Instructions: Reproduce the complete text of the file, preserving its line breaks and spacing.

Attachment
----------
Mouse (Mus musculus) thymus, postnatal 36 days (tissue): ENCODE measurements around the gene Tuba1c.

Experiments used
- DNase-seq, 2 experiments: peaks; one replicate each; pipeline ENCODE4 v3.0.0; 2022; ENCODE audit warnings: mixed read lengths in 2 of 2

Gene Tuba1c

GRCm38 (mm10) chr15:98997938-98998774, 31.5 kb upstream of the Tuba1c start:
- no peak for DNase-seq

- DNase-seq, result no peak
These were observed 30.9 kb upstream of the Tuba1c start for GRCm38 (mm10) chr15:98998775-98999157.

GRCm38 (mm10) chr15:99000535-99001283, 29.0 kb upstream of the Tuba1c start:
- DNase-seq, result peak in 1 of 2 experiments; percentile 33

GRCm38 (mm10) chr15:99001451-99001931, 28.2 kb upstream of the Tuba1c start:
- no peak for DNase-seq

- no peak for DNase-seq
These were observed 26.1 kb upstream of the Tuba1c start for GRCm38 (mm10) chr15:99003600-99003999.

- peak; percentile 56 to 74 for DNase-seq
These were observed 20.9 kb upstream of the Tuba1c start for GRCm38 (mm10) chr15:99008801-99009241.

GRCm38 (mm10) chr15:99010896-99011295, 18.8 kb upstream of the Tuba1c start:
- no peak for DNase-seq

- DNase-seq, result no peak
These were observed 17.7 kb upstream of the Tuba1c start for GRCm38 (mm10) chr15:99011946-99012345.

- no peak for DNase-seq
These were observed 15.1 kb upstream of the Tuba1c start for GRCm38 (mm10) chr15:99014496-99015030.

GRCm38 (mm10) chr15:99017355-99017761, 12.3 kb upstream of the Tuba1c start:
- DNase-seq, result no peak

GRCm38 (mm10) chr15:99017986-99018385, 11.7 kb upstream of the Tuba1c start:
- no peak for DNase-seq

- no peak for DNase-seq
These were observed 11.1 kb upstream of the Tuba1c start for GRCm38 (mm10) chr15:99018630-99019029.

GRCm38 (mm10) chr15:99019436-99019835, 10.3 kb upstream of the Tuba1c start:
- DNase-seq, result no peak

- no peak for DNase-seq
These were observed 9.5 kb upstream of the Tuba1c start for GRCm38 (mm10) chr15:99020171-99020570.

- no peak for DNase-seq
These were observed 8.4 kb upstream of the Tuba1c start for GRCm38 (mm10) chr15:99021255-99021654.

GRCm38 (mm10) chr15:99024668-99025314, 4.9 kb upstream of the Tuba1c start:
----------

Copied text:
Mouse (Mus musculus) thymus, postnatal 36 days (tissue): ENCODE measurements around the gene Tuba1c.

Experiments used
- DNase-seq, 2 experiments: peaks; one replicate each; pipeline ENCODE4 v3.0.0; 2022; ENCODE audit warnings: mixed read lengths in 2 of 2

Gene Tuba1c

GRCm38 (mm10) chr15:98997938-98998774, 31.5 kb upstream of the Tuba1c start:
- no peak for DNase-seq

- DNase-seq, result no peak
These were observed 30.9 kb upstream of the Tuba1c start for GRCm38 (mm10) chr15:98998775-98999157.

GRCm38 (mm10) chr15:99000535-99001283, 29.0 kb upstream of the Tuba1c start:
- DNase-seq, result peak in 1 of 2 experiments; percentile 33

GRCm38 (mm10) chr15:99001451-99001931, 28.2 kb upstream of the Tuba1c start:
- no peak for DNase-seq

- no peak for DNase-seq
These were observed 26.1 kb upstream of the Tuba1c start for GRCm38 (mm10) chr15:99003600-99003999.

- peak; percentile 56 to 74 for DNase-seq
These were observed 20.9 kb upstream of the Tuba1c start for GRCm38 (mm10) chr15:99008801-99009241.

GRCm38 (mm10) chr15:99010896-99011295, 18.8 kb upstream of the Tuba1c start:
- no peak for DNase-seq

- DNase-seq, result no peak
These were observed 17.7 kb upstream of the Tuba1c start for GRCm38 (mm10) chr15:99011946-99012345.

- no peak for DNase-seq
These were observed 15.1 kb upstream of the Tuba1c start for GRCm38 (mm10) chr15:99014496-99015030.

GRCm38 (mm10) chr15:99017355-99017761, 12.3 kb upstream of the Tuba1c start:
- DNase-seq, result no peak

GRCm38 (mm10) chr15:99017986-99018385, 11.7 kb upstream of the Tuba1c start:
- no peak for DNase-seq

- no peak for DNase-seq
These were observed 11.1 kb upstream of the Tuba1c start for GRCm38 (mm10) chr15:99018630-99019029.

GRCm38 (mm10) chr15:99019436-99019835, 10.3 kb upstream of the Tuba1c start:
- DNase-seq, result no peak

- no peak for DNase-seq
These were observed 9.5 kb upstream of the Tuba1c start for GRCm38 (mm10) chr15:99020171-99020570.

- no peak for DNase-seq
These were observed 8.4 kb upstream of the Tuba1c start for GRCm38 (mm10) chr15:99021255-99021654.

GRCm38 (mm10) chr15:99024668-99025314, 4.9 kb upstream of the Tuba1c start: